Carol is quick to take his feedback on board, without question. This is the nature of their relationship: he gives the orders, he sets the parameters, he makes the rules. Her role, on the other hand, is to do as she’s told. And this, it seems, is the basis for the important lesson which Captain Marvel sets out to teach its audiences: become aware of the patriarchal rules you are bound by, and break the f**k free.

This is the overriding plot of the movie. When Carol returns to her home planet with questions about her past, she quickly begins to challenge the status quo. We see her handle catcallers and shut down mansplainers with ease. We see her shun the skimpy outfits so often favoured by women in superhero movies, instead donning a grungey biker jacket, tee and jeans combo. And, when she teams up with a young Nick Fury, we really see our hero come into her own.

In previous movies, Jackson’s Fury has been portrayed as the all-seeing, all-knowing, all-powerful director of S.H.I.E.L.D. He has always had the upper hand. He has been cold, calculating, and emotionless. And he has always been able to yank the rug out from beneath the feet of Iron Man (Robert Downey Jr), Captain America (Chris Evans), Thor (Chris Hemsworth) and their fellow Avengers. In this movie, however, Fury is… well, he’s a low-level desk jockey, with little to no knowledge of superheroes. He does the washing up, he baby-talks at any fluffy cat he comes across, and he makes mistakes. Big ones. Huge. And, perhaps most importantly of all, he’s not the cleverest or most capable person in the room: Carol is, 100%… and she’s not afraid to let him know it, either.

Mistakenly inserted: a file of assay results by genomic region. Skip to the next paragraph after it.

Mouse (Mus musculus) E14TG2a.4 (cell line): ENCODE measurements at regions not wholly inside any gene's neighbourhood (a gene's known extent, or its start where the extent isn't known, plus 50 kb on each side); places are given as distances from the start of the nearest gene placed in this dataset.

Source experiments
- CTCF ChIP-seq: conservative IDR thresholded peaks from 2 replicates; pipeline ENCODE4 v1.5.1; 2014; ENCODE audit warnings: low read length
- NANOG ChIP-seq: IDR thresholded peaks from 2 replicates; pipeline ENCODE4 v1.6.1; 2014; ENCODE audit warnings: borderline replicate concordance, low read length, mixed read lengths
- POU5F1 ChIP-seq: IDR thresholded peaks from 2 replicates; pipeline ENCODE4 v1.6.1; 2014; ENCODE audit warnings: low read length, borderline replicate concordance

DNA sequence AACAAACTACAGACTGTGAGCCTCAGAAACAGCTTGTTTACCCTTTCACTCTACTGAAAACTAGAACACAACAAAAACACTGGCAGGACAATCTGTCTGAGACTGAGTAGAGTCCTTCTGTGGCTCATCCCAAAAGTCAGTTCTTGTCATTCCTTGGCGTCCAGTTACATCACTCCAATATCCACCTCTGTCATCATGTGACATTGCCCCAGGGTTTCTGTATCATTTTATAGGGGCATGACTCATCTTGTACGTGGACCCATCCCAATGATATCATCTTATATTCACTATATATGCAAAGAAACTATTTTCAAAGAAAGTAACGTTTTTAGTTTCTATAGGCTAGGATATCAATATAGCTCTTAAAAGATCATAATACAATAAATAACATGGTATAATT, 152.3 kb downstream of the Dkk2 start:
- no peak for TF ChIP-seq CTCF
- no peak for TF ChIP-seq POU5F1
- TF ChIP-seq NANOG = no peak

The resulting dynamic is, without a doubt, one of the most interesting we’ve seen so far in the Marvel Universe. Carol and Fury strike up a friendship – or a “compatriotship”, to use Jackson’s terminology – over the course of the movie. She teaches him about the other-worldly forces that threaten planet earth, saves his life a bunch of times, and relentlessly calls him out on his bulls**t. He, in turn, teaches her the very human lesson of trusting your gut over your head. And, as the story progresses, the duo learn to trust one another other. Indeed, Fury comes to trust Carol so much that, when Thanos wreaks havoc on the world some 25 years later, she is the first and only person he reaches out to for help.

However, while Carol and Fury’s friendship is important, it’s the comic book hero’s relationship with Maria Rambeau (Lashana Lynch) that truly sets this movie apart from all those that came before it.

A single mum and former fighter pilot, Maria has been dubbed “the representation of love” in Captain Marvel – and no wonder. This resilient woman isn’t just one of Carol’s oldest friends: she’s her family, too. And, while the duo are playfully competitive, they are never pitched against one another. Instead, they work together, support each other and are the absolute definition of #girlpower – a point which is made abundantly clear when Carol wonders aloud whether she’s strong enough to take on her enemies.